8. Your stock is now ready to be used, or alternatively to be cooled completely before placing in the fridge for a couple of days or frozen in batches.
9. To make a more concentrated stock you can reduce the liquid further by boiling until you reach the desired quantity.

Jacket Potatoes

Baked Potato

Image courtesy of lovepotatoes.co.uk

On a cold winters day there is something very satisfying about an oven-baked Jacket Potato, even before it’s smothered in butter and cheese, or any other filling that takes your fancy.

Potatoes are really healthy for you. Not only do they contain healthy levels vitamin C, but they are also a great source of iron, calcium, vitamin B6, and potassium. The skin is a great source of fibre and also contains antioxidants which can help to prevent heart disease and cancer.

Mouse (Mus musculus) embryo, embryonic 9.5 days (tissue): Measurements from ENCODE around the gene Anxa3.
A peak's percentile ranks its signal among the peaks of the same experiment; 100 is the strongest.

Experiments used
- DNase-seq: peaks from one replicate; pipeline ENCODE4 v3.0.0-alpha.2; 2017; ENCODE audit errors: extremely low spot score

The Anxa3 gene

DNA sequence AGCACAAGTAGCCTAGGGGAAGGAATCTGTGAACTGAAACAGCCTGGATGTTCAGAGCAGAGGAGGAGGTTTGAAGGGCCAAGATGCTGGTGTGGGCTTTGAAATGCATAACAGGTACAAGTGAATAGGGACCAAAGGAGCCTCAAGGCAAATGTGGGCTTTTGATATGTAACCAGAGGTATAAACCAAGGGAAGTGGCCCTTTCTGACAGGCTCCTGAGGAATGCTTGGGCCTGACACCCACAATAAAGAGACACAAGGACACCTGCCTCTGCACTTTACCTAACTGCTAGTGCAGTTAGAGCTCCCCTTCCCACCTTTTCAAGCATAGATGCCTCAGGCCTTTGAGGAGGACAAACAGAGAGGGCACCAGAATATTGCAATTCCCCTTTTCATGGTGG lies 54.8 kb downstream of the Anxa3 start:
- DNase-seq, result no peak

When it comes to cooking a jacket potato I can’t really tell you better than the Potato Council, so you can find their recipe at lovepotatoes.co.uk.

Once you have cooked your potato you have a canvas for all manner of deliciousness. A helping of baked beans topped with cheese is a personal favourite, but why stop there?

Leek and potato make a great combination. Finely slice a leek then rinse to get rid of the grit that tends to accumulate between the layers then fry gently in a little olive oil or butter until they are soft and translucent , but not browned. Then spoon into your potato with a little creme fraiche.

Sweetcorn also goes really well. You can use tinned or frozen, just cook it as if you were going to serve it on the side. Spoon into the potato with a little mayonnaise.

If you have a favourite filling, why not share it by adding a comment below?

Roasted vegetable pasta sauce